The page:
• Parabens first introduced in the 1920’s are preservatives to help prevent bacterial and fungal growth.  Since their introduction, they’ve become some of the most common preservatives uses. 
  •  Parabens come from an aromatic organic acid naturally found in fruits and vegetables called 4-hydroxybenzoic acid.  This forms the basis for parabens.
  •  There are many types of parabens, but the most commonly used ones are methylparaben, propylparabens and butyl parabens.  These types of parabens are often mixed into one product type to provide broad spectrum protection against microorganisms.  Manufacturers do these to reduce the concentration of each one individually but provide the same type of preservative effect.

  • Parabens can also cross react with chemical commonly used in sunscreens – para-aminobenzoic acid (PABA) esters, and in hair dye (paraphenylenediamine).
·      Parabens may also go by these names:
o   Methylparaben
o   Ethylparaben
o   Propylparaben
o   Butylparaben
o   Benzyl-parahydroxybenzoate (p-hydroxybenzoate)
o   Methyl-parahydroxybenzoate (p-hydroxybenzate)
o   Ethyl-parahydroxybenzoate (p-hydroxybenzoate)
o   Propyl-parahydroxybenzoate (p-hydroxybenzoate)
o   Butyl-parahydroxybenzoate (p-hydroxybenzoate)
o   Parahydroxybenzoate (p-hydroxybenzoate)

Where do you find Parabens?
  • Parabens in personal care products:
    • According to the American Chemical Society, they are used in almost 85% of all personal care products.  Common products like toothpaste, shampoo, lotions, sunscreens, moisturizers and lipsticks contain parabens.  They are also found in some topical medications like corticosteroid creams and anti-itch sprays. 
  • Parabens in food products:
    • You might be surprised to learn that parabens are added to food products like: pancake syrup, mayonnaise, salad dressing, baked goods, candy, food dye, soft drinks and fruit juices, spiced sauces, processed vegetables, and jams/jellies
    • Parabens are also found naturally in food products like mango, blueberry, mango, strawberries, cocoa beans, carrots, vanilla, and onions.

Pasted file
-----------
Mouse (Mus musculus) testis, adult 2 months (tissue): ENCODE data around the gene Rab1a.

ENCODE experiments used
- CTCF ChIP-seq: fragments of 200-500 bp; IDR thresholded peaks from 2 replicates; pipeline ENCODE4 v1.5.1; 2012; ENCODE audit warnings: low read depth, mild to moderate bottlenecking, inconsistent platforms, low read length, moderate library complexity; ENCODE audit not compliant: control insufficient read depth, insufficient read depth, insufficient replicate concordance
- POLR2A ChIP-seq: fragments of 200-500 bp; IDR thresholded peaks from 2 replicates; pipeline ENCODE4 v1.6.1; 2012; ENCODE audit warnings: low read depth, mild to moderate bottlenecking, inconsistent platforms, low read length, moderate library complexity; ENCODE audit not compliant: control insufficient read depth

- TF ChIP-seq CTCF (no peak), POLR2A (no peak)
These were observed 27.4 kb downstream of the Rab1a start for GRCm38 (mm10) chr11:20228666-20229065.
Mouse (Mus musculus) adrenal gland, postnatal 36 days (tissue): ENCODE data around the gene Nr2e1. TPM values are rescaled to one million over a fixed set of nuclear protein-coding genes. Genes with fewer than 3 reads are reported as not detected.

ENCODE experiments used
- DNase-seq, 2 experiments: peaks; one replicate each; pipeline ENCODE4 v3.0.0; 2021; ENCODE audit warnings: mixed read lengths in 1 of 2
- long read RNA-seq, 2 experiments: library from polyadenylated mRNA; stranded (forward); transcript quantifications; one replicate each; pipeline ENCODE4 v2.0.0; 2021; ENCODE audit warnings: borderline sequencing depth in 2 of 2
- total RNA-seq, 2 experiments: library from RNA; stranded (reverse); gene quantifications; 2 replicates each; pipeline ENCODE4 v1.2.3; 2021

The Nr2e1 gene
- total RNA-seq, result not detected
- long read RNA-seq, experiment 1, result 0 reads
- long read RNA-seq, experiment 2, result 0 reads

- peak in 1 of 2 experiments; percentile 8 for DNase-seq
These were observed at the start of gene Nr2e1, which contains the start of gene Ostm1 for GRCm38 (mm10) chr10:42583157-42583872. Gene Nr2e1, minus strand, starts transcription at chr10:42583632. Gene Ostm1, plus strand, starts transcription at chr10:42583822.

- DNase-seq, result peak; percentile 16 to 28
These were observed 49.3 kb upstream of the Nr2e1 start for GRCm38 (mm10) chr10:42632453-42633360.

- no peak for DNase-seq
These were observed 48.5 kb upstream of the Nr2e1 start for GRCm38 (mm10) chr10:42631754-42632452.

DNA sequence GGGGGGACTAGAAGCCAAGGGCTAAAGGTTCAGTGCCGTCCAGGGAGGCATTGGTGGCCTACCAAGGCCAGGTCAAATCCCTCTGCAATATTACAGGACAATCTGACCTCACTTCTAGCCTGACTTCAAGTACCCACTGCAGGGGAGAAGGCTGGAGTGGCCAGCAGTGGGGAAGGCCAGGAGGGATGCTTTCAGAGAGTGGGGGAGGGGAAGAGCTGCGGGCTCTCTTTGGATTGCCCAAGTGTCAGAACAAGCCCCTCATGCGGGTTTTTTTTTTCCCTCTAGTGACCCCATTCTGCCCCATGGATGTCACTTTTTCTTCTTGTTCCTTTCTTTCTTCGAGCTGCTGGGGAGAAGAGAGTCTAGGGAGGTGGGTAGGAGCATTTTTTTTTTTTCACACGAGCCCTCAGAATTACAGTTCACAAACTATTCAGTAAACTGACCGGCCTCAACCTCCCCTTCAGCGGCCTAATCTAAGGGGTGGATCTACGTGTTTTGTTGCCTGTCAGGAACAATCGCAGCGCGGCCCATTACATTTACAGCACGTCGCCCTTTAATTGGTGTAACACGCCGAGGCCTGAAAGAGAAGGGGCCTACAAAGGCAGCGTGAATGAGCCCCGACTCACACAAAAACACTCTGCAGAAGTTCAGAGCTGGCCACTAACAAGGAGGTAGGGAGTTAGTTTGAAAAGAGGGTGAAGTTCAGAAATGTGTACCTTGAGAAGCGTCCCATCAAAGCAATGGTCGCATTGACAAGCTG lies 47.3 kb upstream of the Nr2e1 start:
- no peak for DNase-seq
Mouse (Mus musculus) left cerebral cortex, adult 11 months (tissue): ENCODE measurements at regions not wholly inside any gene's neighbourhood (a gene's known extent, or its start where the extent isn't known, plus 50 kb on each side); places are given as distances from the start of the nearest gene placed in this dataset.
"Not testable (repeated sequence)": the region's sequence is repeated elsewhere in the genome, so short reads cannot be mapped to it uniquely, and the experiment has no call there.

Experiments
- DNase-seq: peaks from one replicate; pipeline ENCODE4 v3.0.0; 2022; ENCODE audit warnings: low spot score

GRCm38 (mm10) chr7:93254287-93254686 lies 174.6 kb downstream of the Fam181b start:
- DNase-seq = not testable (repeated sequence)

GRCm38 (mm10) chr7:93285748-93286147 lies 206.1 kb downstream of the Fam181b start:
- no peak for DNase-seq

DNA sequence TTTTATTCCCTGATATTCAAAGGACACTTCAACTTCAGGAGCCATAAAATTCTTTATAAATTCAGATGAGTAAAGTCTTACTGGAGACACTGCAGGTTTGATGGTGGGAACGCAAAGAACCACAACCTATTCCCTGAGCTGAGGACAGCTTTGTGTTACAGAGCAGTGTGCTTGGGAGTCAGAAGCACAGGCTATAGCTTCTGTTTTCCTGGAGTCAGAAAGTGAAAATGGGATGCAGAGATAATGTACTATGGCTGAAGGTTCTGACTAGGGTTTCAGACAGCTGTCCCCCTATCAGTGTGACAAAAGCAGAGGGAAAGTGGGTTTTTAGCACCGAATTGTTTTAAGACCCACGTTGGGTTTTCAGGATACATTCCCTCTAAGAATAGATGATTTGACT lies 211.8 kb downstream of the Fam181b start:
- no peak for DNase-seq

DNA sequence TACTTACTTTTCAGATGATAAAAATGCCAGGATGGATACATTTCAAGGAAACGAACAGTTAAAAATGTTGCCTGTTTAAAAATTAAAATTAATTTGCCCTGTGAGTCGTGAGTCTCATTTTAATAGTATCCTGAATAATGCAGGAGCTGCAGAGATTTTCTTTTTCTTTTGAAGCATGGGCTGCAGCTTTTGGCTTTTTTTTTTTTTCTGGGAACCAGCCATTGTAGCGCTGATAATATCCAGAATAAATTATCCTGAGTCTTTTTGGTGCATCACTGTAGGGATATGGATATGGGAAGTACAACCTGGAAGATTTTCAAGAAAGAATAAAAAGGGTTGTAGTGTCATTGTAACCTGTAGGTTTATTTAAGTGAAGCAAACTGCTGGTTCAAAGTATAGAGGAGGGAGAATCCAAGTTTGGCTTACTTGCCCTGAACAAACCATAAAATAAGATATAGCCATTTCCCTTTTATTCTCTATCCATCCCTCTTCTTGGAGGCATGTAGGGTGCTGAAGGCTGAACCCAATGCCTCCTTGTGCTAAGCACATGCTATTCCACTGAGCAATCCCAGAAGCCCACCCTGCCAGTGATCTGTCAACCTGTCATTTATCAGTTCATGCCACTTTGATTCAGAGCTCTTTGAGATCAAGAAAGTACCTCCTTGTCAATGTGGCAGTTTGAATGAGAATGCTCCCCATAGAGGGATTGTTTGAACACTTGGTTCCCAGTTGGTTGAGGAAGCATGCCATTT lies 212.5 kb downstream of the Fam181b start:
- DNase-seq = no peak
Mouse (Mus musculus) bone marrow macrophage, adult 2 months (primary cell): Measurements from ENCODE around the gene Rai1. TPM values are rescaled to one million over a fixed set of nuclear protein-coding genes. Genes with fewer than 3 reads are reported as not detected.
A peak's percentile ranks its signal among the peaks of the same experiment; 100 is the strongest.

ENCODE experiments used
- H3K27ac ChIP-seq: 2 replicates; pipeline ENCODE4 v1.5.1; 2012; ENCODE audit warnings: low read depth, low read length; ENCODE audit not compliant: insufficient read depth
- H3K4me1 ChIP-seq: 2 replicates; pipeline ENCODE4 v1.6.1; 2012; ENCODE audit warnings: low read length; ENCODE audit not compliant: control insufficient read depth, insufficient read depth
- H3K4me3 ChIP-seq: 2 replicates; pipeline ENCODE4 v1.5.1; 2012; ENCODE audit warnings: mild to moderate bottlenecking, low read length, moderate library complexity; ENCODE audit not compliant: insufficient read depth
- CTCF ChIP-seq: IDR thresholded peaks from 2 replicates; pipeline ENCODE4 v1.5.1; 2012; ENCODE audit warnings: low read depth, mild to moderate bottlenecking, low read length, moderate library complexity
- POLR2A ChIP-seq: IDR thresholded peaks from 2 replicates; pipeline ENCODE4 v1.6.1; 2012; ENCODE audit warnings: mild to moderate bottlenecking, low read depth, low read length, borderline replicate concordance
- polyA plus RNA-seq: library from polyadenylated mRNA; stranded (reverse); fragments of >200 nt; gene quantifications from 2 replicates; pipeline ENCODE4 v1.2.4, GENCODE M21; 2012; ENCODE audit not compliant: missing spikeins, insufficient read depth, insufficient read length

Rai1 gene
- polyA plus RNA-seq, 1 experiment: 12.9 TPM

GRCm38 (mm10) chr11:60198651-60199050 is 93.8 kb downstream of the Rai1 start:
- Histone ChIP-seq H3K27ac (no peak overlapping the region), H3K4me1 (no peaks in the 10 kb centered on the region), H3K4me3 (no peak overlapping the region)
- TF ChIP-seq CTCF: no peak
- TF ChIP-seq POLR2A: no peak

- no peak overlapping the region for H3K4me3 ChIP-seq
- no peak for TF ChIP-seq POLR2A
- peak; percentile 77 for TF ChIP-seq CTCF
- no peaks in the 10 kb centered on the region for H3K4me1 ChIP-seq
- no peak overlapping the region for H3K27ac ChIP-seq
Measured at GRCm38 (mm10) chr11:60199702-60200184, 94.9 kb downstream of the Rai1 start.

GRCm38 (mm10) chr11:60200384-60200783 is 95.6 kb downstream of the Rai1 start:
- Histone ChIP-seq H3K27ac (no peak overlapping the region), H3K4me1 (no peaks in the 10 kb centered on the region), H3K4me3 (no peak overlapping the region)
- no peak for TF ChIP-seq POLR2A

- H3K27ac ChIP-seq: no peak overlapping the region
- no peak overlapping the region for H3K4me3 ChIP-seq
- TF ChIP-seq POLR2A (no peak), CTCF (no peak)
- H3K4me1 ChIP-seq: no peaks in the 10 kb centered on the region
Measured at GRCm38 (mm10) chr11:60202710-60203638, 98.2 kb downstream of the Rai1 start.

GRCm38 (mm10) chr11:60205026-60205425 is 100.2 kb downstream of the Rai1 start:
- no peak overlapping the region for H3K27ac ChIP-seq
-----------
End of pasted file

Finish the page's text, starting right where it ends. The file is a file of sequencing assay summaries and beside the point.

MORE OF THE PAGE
• You can also find parabens naturally in some wine and beer products.

What is Paraben Allergy?

  • Repeat exposure to skin, particularly damaged skin, but parabens can trigger an allergic reaction called contact dermatitis.
  •  According to a 2015 study by Warshaw et al, parabens caused anywhere from 1.4% of of all contact reactions. Exposure to parabens can cause your skin to become dry, itchy and swollen.

What Should you Do if You Suspect You Are Allergic to Parabens?
  • If you suspect you have paraben allergy, speak with your allergist about having a special chemical allergy test done called patch testing. 

How Can you Avoid Parabens?
  • If you have paraben allergy, then you should strictly avoid any product or food that contains these chemicals
  • Reading ingredient lists on your personal care products and food labels will be essential to preventing a future reaction.
  • Using products that are oil based will help limit your exposure
  • Be especially careful with sunscreens, processed foods, topical medications and other unexpected sources of parabens.  
  • If you visit gramercyallergy, we will generate a paraben free list of products you can safely use. 

Have further questions regarding paraben allergy or suspect you have paraben allergy?  Visit GramercyAllergy. We are experts in cosmetic allergy.  We will help identify which cosmetic product is triggering your allergy. 


Monday, February 1, 2016

How To Make Chemical Free Cleaning Products


Does cleaning make your nose stuffy or trigger you to have an asthma attack?

As spring approaches, many of us are planning doing spring cleaning.  This is a dread for many with difficult to control asthma and allergies. Cleaning with strong chemical scents and fragrances triggers chest tightness, sob, and nasal congestion; for some it can land them in their doctors office or even lead to an emergency room visit.  They have difficult to control asthma and are frustrated by the these easily avoidable triggers.  They worry about the impact of these chemicals long term on their nose, lungs and skin.  Or they just want to reduced their overall chemical exposure for themselves and their family.